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Day 15. Lesson Plans

This little one is an ultramarine flycatcher, a bird you can probably see in India but not so much Louisiana. I typically paint birds I’m more familiar with, the kind that fly into my backyard or wonder near the ditches on the highway en route to the grocery store (I’m looking at you, egret). But there’s just something about that blue, the way the darker values wrap the little bird in a hug.

As I mentioned in a previous post, I’ll be teaching a watercolor workshop sometime in February, and I’ve got to write a syllabus, something I’ve not done since 2012. If you were going to take the class, what topics/adventures/lessons would you want to see printed on that syllabus? I feel like I could take it in 1000 different directions. I’d truly appreciate your feedback!

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Day 14. Chasing Cardinals

Since day 1, I’ve painted three cardinals. It’s a subject matter I’m all too familiar with when it comes to oil painting– a real crowd pleaser.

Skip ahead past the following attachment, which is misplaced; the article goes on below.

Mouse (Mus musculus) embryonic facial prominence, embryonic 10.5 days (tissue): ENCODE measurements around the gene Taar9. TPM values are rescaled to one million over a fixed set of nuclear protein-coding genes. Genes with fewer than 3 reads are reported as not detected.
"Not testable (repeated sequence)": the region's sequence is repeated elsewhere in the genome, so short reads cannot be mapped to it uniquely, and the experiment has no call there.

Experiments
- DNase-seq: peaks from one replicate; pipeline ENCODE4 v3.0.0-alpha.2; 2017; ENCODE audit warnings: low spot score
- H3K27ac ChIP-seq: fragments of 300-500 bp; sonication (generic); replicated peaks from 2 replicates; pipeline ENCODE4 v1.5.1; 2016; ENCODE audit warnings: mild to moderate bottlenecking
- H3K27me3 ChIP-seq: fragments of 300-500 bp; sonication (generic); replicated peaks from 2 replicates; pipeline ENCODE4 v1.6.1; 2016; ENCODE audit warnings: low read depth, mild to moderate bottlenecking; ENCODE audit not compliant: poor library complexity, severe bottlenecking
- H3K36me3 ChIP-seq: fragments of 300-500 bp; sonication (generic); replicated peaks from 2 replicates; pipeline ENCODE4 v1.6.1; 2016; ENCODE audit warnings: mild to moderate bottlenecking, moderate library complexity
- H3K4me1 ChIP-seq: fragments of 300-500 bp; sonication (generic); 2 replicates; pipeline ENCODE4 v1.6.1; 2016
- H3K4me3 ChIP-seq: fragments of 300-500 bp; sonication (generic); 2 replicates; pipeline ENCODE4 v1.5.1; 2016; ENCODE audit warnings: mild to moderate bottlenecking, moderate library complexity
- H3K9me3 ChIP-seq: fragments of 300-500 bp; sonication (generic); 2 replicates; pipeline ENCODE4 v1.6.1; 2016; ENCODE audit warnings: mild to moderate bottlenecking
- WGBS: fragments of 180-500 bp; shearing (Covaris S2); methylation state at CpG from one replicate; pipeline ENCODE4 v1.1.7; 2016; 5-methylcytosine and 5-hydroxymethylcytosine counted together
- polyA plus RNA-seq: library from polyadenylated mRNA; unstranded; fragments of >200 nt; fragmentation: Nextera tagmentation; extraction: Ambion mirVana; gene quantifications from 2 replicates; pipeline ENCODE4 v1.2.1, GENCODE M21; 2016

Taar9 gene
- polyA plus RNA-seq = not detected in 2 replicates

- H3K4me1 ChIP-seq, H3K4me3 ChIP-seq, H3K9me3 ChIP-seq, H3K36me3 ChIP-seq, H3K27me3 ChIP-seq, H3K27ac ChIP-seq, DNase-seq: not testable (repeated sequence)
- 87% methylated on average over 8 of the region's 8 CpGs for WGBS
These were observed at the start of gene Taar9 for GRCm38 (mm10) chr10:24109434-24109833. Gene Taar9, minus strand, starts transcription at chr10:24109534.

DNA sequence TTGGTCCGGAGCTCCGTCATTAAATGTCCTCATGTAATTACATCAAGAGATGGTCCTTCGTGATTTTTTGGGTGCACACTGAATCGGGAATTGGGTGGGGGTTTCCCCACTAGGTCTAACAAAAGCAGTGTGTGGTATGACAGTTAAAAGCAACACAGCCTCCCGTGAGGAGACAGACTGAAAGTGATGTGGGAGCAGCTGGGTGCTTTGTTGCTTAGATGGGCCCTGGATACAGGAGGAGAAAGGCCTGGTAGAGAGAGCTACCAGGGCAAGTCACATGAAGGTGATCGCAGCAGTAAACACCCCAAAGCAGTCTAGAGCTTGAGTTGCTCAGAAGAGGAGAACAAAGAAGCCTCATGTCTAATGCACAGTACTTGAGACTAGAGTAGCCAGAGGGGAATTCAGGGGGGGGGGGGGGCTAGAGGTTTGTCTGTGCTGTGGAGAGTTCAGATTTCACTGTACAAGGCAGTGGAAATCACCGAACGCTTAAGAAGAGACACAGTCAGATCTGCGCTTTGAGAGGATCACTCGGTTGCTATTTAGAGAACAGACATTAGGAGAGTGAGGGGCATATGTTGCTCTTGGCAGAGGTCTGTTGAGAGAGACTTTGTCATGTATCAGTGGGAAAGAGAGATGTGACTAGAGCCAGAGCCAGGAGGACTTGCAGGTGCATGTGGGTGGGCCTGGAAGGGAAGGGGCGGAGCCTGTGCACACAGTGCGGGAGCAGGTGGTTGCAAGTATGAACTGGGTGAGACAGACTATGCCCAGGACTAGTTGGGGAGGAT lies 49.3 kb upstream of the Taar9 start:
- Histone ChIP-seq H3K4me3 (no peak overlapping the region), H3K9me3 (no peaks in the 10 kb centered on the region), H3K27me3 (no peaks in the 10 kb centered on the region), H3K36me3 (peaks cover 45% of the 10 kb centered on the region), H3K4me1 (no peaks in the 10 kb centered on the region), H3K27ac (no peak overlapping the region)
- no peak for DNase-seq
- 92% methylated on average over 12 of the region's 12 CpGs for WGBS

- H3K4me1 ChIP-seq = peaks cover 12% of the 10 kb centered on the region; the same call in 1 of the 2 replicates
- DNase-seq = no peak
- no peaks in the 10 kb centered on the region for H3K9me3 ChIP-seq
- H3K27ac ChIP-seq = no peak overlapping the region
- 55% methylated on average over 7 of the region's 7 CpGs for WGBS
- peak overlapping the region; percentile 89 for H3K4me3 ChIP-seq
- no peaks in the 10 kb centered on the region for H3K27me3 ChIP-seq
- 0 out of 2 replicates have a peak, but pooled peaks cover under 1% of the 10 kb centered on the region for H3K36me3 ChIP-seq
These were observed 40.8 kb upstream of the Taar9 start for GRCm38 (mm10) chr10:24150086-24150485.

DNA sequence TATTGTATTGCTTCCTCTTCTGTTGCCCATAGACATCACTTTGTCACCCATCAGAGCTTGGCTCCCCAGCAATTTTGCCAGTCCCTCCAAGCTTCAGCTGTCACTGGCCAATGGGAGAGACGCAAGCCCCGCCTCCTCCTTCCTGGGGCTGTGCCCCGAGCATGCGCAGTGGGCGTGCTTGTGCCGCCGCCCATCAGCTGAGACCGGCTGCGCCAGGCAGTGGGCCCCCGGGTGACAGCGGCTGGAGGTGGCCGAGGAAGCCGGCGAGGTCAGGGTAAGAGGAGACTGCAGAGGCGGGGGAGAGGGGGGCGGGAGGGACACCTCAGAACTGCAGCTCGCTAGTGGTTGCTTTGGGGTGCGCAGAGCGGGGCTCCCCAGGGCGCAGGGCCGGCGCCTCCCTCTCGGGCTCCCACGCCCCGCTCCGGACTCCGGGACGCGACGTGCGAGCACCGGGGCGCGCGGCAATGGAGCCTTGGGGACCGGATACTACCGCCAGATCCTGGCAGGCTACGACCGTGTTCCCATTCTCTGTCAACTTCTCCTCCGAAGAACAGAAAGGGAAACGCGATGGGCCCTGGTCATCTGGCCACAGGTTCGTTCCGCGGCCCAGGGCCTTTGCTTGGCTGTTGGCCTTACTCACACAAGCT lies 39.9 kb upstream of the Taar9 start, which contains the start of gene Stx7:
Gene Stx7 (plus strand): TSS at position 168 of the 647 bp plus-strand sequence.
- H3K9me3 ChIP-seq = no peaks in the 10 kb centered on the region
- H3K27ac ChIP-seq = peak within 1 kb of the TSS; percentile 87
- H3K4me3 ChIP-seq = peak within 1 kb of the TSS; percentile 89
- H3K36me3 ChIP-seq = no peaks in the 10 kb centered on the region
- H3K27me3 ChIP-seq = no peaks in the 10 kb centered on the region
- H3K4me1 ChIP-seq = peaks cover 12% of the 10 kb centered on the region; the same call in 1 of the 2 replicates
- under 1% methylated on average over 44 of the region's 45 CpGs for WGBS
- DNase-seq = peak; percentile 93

But I’ve not (yet) posted any of the cardinals because for some reason I cannot seem to figure out, they just aren’t translating into watercolor. Red is my favorite color, birds my favorite painting subject. Seems like a no brainer, but I just can’t get it to work. I wonder how many more I’ll have to do before I can post it without cringing.

I’m telling you this because I find myself often thinking what I see online is effortless, born of talent, natural beauty, or just pure luck. The truth is smiling families in matching outfits, vacation selfies, and even paintings of stubborn little red birds– all of it has a bigger, harder, story we can’t see with just the surface shot. A little failure never escapes any of us no matter how much we try to put our best foot forward. Just like the brushes, paper, and paint itself, a dash of failure is always one of the main ingredients in any of my paintings. And I’m learning, slowly, to appreciate it as part of a beautiful process.

So, here’s a great blue heron for day 14 instead of the Moby Dick of a cardinal I’ve been chasing. The heron is this beautiful, powerful, and peaceful bird that reminds me to not let my frustration get the best of me– to stick around and patiently wait to see what happens.